AbstractThis paper studies the problem of object discovery -- separating objects from the background without manual labels. Existing approaches rely on appearance cues, such as color, texture and location, to group pixels into object-like regions. However, by relying on appearance alone, these methods fail to reliably separate objects from the background in cluttered scenes. This is a fundamental limitation, since the definition of an object is inherently ambiguous and context-dependent. To resolve this ambiguity, in this work we choose to focus on dynamic objects -- entities that are capable of moving independently in the world. We then scale the recent auto-encoder based frameworks for unsupervised object discovery from toy, synthetic images to complex, real world scenes by simplifying their architecture, and augmenting the resulting model with a weak learning signal from a motion segmentation algorithm. We demonstrate that, despite only capturing a small subset of the objects, this signal is enough to bias the model, which then learns to segment both moving and static instances of dynamic objects. We show that this model scales to our newly collected, photo-realistic synthetic dataset with street driving scenarios. Additionally, we leverage ground truth segmentation and flow annotations in this dataset for thorough ablation and evaluation. Finally, our experiments on the real-world KITTI dataset demonstrate that the proposed approach outperforms both heuristic- and learning-based methods by capitalizing on motion cues.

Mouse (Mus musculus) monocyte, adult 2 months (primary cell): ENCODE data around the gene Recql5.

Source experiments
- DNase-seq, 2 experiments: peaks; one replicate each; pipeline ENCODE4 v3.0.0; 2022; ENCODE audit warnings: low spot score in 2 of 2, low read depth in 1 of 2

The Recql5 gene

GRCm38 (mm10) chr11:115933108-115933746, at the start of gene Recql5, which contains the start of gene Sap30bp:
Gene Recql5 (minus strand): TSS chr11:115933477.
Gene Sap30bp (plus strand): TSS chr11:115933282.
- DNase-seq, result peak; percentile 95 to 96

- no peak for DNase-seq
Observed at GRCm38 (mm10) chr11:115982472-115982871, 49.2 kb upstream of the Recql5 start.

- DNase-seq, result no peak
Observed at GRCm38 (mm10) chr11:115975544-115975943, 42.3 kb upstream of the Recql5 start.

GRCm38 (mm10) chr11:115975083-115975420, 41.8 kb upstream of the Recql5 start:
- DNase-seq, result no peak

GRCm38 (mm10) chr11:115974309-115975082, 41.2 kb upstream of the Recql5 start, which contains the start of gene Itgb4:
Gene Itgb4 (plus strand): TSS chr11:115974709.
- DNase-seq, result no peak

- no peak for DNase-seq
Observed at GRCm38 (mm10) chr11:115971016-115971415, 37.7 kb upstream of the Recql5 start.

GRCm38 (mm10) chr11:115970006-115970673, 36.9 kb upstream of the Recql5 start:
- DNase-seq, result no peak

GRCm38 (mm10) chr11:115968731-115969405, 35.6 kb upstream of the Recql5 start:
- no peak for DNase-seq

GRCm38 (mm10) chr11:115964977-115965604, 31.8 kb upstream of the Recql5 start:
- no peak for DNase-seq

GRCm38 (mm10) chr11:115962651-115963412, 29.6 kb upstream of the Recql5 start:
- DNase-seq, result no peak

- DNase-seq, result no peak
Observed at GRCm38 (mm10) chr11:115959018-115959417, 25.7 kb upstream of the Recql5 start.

Ablation studies with different levels of supervisions
TRI-PD dataset is generated by the Parallel Domain platform. It contains RGB, bounding box, instance segmentation, optical flow, depth, camera calibrations, semantic segmentations, etc. Besides these annottaions, we have also rendered the moving objects and dynamic objects ground-truth for this dataset.